There are different variants of the structural design of chiasmus. The first example given shows chiasmus appearing in a complex sentence where the second part has an opposite arrangement. The second example demonstrates chiasmus in a sentence expressing semantically the relation of cause and effect. Structurally, however, the two parts are presented as independent sentences, and it is the chiasmatic structure which supports the idea of subordination. The third example is composed of two independent sentences and the chiasmus serves to increase the effect of climax. Here is another example of chiasmus where two parallel constructions are followed by a reversed parallel construction linked to the former by the conjunction and:

."The night winds sigh, the breakers roar, And shrieks the wild sea-mew." (Byron)

It must be remembered that chiasmus is a syntactical, not a lexical device, i.e. it is only the arrangement of the parts of the utterance which constitutes this stylistic device. In the famous epigram by Byron:

"In the days of old men made the manners;

Manners now make men,"

there is no inversion, but a lexical device. Both parts of the parallel construction have the same, the normal word-order. However, the witty arrangement of the words has given the utterance an epigrammatic character. This device may be classed as lexical chiasmus or chismatic repetition. Byron particularly favoured it. Here are some other examples:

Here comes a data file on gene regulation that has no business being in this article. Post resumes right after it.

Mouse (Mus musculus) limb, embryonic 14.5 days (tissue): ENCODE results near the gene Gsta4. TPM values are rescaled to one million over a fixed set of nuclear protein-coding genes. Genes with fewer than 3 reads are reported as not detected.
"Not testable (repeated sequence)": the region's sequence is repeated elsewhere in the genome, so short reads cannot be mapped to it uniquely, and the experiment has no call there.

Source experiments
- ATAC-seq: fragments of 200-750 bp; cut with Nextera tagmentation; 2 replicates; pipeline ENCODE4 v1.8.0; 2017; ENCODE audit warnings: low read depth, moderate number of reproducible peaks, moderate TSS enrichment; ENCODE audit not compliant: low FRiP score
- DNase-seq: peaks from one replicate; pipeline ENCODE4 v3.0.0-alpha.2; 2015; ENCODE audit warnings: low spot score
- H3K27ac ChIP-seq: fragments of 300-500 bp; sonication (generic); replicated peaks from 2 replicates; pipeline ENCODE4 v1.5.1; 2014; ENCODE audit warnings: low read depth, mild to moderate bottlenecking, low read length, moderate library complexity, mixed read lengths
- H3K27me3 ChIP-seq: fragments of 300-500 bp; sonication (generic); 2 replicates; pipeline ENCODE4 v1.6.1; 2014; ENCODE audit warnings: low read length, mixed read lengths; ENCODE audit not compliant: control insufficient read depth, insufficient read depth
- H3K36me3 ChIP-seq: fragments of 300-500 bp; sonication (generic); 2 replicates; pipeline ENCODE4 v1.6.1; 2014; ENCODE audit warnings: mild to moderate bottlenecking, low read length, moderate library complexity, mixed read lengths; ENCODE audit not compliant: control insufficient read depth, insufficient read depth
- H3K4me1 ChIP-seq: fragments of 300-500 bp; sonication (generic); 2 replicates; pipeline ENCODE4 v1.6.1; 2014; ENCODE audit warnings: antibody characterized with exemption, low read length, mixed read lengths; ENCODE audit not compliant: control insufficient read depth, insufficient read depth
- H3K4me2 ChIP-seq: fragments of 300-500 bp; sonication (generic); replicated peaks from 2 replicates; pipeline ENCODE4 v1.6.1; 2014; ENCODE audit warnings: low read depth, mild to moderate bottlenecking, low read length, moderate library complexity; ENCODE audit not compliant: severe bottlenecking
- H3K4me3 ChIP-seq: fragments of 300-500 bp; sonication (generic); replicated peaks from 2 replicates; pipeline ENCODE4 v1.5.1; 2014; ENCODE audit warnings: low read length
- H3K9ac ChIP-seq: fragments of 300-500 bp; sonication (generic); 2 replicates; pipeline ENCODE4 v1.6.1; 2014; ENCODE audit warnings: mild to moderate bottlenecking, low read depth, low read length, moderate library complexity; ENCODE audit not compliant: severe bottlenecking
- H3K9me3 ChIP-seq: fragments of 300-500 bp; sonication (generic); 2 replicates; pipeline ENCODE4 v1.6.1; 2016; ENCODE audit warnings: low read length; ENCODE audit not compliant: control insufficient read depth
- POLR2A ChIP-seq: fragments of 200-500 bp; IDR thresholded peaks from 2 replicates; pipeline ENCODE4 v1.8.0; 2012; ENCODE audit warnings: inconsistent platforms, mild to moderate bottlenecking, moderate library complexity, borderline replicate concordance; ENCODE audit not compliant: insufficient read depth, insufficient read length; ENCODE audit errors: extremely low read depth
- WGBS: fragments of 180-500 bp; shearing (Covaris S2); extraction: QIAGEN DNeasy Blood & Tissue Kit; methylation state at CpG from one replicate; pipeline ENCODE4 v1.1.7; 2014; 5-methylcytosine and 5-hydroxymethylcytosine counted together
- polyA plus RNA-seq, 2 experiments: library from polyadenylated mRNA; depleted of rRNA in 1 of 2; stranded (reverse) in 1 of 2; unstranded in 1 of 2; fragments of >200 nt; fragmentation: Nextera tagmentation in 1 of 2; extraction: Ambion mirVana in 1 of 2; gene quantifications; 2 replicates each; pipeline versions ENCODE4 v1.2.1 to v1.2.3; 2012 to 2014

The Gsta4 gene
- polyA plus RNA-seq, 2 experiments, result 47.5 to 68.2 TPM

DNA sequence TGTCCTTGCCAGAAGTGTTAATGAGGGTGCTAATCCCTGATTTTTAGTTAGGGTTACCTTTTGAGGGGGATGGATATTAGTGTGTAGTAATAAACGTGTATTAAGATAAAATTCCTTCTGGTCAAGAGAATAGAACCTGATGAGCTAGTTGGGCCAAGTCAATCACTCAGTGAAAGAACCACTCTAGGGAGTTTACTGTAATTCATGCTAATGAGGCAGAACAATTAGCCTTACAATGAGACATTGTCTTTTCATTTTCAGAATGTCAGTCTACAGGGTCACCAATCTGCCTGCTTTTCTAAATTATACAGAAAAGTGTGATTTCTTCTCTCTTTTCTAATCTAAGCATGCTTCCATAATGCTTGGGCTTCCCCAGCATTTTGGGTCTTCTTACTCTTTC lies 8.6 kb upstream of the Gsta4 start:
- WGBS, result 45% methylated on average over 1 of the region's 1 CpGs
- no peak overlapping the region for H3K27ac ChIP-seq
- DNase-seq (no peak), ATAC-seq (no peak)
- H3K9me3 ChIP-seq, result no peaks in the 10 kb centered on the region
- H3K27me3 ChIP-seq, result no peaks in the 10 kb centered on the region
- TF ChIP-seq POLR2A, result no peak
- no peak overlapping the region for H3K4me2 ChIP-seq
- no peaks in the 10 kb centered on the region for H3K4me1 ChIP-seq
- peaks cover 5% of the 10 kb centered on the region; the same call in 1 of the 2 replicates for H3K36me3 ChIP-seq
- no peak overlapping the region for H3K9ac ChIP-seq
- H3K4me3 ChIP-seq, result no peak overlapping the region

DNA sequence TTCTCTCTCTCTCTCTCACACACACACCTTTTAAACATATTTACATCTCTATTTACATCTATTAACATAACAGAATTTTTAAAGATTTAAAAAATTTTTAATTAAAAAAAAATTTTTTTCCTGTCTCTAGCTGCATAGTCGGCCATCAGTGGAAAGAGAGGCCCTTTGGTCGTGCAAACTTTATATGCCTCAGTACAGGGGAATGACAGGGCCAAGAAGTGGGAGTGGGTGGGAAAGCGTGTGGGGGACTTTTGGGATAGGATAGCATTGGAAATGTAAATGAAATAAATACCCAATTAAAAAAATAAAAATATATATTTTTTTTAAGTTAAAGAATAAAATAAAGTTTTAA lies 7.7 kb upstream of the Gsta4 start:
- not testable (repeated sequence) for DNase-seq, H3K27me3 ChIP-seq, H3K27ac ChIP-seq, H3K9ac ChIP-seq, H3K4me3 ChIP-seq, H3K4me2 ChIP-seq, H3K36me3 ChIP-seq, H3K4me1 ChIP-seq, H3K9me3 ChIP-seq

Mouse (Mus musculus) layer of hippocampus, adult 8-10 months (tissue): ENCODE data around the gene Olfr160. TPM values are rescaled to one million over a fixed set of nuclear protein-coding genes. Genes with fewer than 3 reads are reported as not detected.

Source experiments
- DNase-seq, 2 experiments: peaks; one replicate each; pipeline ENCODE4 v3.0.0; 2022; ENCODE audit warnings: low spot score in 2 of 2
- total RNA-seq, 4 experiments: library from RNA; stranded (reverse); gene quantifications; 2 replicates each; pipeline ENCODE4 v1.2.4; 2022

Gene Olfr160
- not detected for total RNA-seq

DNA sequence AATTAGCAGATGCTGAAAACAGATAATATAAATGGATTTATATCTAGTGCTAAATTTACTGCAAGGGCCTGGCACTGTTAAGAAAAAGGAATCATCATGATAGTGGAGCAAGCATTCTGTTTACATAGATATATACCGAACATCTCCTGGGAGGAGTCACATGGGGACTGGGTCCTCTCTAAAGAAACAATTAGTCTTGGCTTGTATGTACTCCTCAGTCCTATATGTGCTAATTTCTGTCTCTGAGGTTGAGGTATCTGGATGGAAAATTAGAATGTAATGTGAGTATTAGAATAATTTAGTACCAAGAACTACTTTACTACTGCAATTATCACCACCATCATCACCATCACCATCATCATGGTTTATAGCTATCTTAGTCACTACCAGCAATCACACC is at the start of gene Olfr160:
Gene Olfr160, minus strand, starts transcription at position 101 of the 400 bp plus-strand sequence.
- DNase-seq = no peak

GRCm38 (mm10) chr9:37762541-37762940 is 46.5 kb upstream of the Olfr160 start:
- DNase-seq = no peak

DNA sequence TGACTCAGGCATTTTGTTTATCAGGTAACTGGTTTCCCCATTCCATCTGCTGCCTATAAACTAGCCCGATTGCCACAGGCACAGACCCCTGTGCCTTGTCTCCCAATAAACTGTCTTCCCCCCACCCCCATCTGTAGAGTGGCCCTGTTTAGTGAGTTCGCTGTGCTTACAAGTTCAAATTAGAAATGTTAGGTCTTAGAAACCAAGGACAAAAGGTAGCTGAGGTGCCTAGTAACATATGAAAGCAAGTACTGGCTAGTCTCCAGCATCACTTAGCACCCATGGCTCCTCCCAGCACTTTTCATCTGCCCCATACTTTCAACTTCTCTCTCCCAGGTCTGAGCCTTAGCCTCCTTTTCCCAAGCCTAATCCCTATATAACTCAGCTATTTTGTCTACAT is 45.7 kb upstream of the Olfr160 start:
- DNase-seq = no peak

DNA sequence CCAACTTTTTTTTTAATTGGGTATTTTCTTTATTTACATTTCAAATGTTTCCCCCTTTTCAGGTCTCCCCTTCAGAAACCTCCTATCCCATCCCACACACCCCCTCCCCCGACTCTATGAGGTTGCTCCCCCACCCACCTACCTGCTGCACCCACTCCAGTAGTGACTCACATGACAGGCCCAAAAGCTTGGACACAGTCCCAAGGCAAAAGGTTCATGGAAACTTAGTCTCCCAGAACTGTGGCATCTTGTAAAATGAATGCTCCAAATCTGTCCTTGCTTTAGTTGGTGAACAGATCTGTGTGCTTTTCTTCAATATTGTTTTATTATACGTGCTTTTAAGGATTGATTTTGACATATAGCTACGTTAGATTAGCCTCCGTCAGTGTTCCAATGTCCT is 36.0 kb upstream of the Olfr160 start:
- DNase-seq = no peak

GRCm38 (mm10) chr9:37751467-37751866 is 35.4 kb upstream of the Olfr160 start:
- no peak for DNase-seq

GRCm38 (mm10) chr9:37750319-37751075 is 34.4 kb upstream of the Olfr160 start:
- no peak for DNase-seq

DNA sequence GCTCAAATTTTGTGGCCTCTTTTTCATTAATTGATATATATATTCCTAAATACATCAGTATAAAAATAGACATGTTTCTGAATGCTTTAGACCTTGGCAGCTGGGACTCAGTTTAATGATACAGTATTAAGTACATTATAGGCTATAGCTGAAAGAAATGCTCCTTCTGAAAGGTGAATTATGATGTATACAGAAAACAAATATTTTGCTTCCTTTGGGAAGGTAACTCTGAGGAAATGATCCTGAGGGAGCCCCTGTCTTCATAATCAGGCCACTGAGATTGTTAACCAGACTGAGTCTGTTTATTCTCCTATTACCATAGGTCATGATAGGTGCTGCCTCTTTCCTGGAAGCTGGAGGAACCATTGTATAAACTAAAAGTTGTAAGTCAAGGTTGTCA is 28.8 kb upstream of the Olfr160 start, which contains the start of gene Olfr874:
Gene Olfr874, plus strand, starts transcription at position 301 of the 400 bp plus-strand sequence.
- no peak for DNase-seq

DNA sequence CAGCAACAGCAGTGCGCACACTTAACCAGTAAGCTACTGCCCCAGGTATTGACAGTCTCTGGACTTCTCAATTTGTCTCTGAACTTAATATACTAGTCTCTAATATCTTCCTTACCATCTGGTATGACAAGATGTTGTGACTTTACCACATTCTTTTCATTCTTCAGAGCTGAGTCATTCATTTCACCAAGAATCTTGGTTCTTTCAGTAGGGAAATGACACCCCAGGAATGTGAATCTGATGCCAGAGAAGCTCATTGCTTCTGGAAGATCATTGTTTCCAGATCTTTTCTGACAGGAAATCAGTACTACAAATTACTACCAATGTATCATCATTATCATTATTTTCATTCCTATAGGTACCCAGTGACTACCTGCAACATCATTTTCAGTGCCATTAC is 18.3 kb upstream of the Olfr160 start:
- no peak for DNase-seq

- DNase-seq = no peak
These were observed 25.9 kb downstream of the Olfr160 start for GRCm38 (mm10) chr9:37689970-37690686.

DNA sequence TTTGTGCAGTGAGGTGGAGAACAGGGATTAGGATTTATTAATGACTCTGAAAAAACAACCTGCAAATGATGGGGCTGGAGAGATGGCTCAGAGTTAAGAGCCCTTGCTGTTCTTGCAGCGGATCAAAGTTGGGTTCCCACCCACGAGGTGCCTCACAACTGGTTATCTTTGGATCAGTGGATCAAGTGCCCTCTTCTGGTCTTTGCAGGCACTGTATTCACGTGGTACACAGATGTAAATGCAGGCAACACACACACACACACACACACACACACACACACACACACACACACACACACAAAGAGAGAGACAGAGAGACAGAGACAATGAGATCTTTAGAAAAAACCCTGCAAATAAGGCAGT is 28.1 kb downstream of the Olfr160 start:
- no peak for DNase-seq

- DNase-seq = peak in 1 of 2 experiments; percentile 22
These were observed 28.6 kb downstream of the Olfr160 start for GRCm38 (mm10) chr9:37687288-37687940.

"His jokes were sermons, and his sermons jokes." '"Tis strange,—but true; for truth is always strange." "But Tom's no more—and so no more of Tom." "True, 'tis a pity—pity 'tis, 'tis true." "Men are the sport of circumstances, when The circumstances seem the sport of men." "'Tis a pity though, in this sublime world that Pleasure's a sin, and sometimes sin's a pleasure."

Note the difference in meaning of the repeated words on which the epigrammatic effect rests: 'strange-strange', 'no more—no more', 'jokes—jokes.'

Syntactical chiasmus is sometimes used to break the monotony of parallel constructions. But whatever the purpose of chiasmus, it will always bring in some new shade of meaning or additional emphasis on some portion of the second part.

The stylistic effect of this construction has been so far little investigated. But even casual observation will show that chiasmus should be perceived as a complete unit. One cannot help noticing that the first part in chiasmus is somewhat incomplete, it calls for continuation, and the anticipation is rewarded by the second part of the construction, which is, as it were, the completion of the idea.

Like parallel construction, chiasmus contributes to the rhythmical quality of the utterance, and the pause caused by the change in the syntactical pattern may be likened to a caesura in prosody.

As can be seen from this short analysis of chiasmus, it has developed, like all stylistic devices, within the framework of the literary form of the language. However, its prototype may be found in the norms of expressions of the spoken language, as in the emphatic:

'He was a brave man, was John.'

Date: 2014-12-29; view: 5876